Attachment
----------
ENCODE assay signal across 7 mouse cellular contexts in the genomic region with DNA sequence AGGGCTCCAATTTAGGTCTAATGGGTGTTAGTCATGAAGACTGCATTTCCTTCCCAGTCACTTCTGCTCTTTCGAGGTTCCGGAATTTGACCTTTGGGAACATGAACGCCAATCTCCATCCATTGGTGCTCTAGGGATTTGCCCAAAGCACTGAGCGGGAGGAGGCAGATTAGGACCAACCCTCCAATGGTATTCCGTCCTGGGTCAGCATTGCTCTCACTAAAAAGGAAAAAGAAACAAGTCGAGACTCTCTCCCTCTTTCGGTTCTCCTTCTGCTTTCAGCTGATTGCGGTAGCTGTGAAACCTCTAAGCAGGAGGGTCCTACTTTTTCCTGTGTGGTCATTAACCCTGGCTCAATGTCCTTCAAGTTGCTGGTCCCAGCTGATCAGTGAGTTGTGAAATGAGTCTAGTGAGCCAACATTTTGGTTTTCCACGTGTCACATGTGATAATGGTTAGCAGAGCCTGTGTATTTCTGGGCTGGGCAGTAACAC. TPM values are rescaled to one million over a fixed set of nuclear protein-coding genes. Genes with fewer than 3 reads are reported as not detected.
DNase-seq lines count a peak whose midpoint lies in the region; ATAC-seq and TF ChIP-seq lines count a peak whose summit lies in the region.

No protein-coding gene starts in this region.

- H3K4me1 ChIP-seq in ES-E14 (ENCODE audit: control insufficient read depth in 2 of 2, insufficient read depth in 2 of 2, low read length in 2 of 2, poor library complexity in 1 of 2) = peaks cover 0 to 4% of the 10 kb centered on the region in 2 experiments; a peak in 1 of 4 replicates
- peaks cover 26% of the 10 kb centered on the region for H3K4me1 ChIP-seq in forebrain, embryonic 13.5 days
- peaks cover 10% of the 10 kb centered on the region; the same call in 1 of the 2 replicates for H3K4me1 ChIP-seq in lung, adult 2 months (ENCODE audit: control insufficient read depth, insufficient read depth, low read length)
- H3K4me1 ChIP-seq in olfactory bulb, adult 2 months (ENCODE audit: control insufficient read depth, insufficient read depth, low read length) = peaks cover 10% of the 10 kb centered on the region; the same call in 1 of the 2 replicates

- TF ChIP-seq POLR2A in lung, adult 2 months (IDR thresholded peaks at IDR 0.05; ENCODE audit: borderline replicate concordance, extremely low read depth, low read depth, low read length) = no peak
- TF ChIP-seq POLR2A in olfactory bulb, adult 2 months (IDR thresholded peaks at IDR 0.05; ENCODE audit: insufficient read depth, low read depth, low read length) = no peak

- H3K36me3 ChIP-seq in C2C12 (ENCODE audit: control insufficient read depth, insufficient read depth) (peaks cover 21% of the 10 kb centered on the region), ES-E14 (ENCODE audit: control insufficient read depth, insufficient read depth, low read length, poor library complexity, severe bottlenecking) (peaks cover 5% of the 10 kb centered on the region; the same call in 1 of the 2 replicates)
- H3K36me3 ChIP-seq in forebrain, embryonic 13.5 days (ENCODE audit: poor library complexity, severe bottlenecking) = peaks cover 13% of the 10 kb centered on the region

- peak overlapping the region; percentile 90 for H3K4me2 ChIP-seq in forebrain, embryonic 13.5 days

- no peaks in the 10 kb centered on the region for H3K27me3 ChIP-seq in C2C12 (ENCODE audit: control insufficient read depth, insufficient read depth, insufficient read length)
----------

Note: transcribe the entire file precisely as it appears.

ENCODE assay signal across 7 mouse cellular contexts in the genomic region with DNA sequence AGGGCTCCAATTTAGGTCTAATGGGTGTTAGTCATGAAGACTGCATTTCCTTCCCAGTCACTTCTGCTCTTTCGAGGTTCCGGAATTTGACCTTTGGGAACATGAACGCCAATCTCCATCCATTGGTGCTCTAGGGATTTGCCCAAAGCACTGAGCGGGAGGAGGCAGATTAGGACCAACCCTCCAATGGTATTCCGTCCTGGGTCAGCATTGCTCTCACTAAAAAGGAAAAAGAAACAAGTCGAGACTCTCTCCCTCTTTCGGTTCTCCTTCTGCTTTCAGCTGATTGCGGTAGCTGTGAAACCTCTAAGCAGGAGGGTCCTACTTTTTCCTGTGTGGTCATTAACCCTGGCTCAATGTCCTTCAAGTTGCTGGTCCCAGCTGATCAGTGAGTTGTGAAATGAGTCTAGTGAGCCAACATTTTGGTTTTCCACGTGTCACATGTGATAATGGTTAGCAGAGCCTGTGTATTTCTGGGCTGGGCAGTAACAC. TPM values are rescaled to one million over a fixed set of nuclear protein-coding genes. Genes with fewer than 3 reads are reported as not detected.
DNase-seq lines count a peak whose midpoint lies in the region; ATAC-seq and TF ChIP-seq lines count a peak whose summit lies in the region.

No protein-coding gene starts in this region.

- H3K4me1 ChIP-seq in ES-E14 (ENCODE audit: control insufficient read depth in 2 of 2, insufficient read depth in 2 of 2, low read length in 2 of 2, poor library complexity in 1 of 2) = peaks cover 0 to 4% of the 10 kb centered on the region in 2 experiments; a peak in 1 of 4 replicates
- peaks cover 26% of the 10 kb centered on the region for H3K4me1 ChIP-seq in forebrain, embryonic 13.5 days
- peaks cover 10% of the 10 kb centered on the region; the same call in 1 of the 2 replicates for H3K4me1 ChIP-seq in lung, adult 2 months (ENCODE audit: control insufficient read depth, insufficient read depth, low read length)
- H3K4me1 ChIP-seq in olfactory bulb, adult 2 months (ENCODE audit: control insufficient read depth, insufficient read depth, low read length) = peaks cover 10% of the 10 kb centered on the region; the same call in 1 of the 2 replicates

- TF ChIP-seq POLR2A in lung, adult 2 months (IDR thresholded peaks at IDR 0.05; ENCODE audit: borderline replicate concordance, extremely low read depth, low read depth, low read length) = no peak
- TF ChIP-seq POLR2A in olfactory bulb, adult 2 months (IDR thresholded peaks at IDR 0.05; ENCODE audit: insufficient read depth, low read depth, low read length) = no peak

- H3K36me3 ChIP-seq in C2C12 (ENCODE audit: control insufficient read depth, insufficient read depth) (peaks cover 21% of the 10 kb centered on the region), ES-E14 (ENCODE audit: control insufficient read depth, insufficient read depth, low read length, poor library complexity, severe bottlenecking) (peaks cover 5% of the 10 kb centered on the region; the same call in 1 of the 2 replicates)
- H3K36me3 ChIP-seq in forebrain, embryonic 13.5 days (ENCODE audit: poor library complexity, severe bottlenecking) = peaks cover 13% of the 10 kb centered on the region

- peak overlapping the region; percentile 90 for H3K4me2 ChIP-seq in forebrain, embryonic 13.5 days

- no peaks in the 10 kb centered on the region for H3K27me3 ChIP-seq in C2C12 (ENCODE audit: control insufficient read depth, insufficient read depth, insufficient read length)